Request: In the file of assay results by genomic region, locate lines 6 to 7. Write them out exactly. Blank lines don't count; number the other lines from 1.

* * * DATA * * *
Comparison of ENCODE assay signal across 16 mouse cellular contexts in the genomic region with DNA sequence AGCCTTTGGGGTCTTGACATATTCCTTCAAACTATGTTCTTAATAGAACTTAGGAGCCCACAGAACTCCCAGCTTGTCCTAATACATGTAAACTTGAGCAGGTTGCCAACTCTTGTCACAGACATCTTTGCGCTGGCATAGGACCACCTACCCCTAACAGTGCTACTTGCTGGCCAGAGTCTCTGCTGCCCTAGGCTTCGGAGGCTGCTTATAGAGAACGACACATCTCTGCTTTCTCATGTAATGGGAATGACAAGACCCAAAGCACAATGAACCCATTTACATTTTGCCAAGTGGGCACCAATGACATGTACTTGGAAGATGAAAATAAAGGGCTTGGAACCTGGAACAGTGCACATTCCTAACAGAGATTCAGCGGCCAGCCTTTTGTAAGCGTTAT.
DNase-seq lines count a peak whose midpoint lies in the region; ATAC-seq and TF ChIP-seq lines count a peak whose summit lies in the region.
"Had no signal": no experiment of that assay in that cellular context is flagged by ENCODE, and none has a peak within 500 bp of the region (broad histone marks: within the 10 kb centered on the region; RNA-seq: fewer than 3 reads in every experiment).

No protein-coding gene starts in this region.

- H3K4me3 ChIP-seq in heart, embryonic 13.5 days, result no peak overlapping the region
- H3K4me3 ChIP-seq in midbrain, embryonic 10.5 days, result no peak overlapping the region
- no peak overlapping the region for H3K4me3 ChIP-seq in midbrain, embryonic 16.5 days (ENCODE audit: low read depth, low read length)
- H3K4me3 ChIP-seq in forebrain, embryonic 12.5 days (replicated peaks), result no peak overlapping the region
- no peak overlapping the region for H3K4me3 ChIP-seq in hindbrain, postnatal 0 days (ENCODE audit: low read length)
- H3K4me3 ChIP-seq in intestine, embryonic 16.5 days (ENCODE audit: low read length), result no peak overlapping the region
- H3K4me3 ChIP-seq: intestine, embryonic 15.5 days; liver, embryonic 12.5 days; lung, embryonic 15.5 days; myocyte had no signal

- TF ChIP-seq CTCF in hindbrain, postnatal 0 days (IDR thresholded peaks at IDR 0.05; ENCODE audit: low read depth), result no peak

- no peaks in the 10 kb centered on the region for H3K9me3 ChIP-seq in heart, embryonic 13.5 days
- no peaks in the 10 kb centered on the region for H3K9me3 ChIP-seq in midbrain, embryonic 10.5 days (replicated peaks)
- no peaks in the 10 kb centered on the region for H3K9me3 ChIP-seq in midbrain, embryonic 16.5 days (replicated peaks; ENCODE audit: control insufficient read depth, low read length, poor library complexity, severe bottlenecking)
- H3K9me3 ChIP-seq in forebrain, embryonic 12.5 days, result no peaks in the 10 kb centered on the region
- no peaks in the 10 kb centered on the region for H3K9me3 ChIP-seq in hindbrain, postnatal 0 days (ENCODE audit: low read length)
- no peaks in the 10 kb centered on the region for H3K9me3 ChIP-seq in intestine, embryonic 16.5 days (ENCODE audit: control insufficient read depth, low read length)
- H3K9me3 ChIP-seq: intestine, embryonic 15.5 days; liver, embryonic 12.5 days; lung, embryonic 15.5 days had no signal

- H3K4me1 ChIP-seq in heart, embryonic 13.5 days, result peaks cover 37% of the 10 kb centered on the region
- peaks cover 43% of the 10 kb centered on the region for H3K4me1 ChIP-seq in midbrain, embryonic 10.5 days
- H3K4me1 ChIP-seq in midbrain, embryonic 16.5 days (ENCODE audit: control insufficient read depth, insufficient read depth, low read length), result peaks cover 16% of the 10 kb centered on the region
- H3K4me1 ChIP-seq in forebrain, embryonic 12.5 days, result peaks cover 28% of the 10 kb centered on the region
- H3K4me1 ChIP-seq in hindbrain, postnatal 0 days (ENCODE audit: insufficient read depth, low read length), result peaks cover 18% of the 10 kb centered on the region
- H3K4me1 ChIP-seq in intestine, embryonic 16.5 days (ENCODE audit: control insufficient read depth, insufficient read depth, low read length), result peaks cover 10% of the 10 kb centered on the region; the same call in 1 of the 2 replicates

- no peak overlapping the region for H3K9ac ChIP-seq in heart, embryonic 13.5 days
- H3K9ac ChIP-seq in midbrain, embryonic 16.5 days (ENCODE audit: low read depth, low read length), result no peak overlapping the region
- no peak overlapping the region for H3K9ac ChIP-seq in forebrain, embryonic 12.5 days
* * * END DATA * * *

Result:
- H3K4me3 ChIP-seq in midbrain, embryonic 10.5 days, result no peak overlapping the region
- no peak overlapping the region for H3K4me3 ChIP-seq in midbrain, embryonic 16.5 days (ENCODE audit: low read depth, low read length)